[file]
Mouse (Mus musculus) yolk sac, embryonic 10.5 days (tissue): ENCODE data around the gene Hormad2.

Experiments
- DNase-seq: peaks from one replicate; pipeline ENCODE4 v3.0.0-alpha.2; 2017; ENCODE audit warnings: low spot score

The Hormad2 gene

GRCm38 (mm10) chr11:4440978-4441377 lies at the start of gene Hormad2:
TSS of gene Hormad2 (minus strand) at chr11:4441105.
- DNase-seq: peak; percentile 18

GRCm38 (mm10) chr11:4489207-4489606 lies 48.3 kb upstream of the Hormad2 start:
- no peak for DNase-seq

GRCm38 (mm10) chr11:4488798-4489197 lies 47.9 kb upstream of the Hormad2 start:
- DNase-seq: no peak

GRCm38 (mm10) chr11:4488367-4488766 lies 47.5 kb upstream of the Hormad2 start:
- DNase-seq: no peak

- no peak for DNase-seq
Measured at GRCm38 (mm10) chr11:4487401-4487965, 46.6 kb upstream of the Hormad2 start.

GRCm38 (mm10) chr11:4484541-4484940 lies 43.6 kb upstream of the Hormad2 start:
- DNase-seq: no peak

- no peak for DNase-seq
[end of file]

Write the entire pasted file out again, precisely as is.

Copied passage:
Mouse (Mus musculus) yolk sac, embryonic 10.5 days (tissue): ENCODE data around the gene Hormad2.

Experiments
- DNase-seq: peaks from one replicate; pipeline ENCODE4 v3.0.0-alpha.2; 2017; ENCODE audit warnings: low spot score

The Hormad2 gene

GRCm38 (mm10) chr11:4440978-4441377 lies at the start of gene Hormad2:
TSS of gene Hormad2 (minus strand) at chr11:4441105.
- DNase-seq: peak; percentile 18

GRCm38 (mm10) chr11:4489207-4489606 lies 48.3 kb upstream of the Hormad2 start:
- no peak for DNase-seq

GRCm38 (mm10) chr11:4488798-4489197 lies 47.9 kb upstream of the Hormad2 start:
- DNase-seq: no peak

GRCm38 (mm10) chr11:4488367-4488766 lies 47.5 kb upstream of the Hormad2 start:
- DNase-seq: no peak

- no peak for DNase-seq
Measured at GRCm38 (mm10) chr11:4487401-4487965, 46.6 kb upstream of the Hormad2 start.

GRCm38 (mm10) chr11:4484541-4484940 lies 43.6 kb upstream of the Hormad2 start:
- DNase-seq: no peak

- no peak for DNase-seq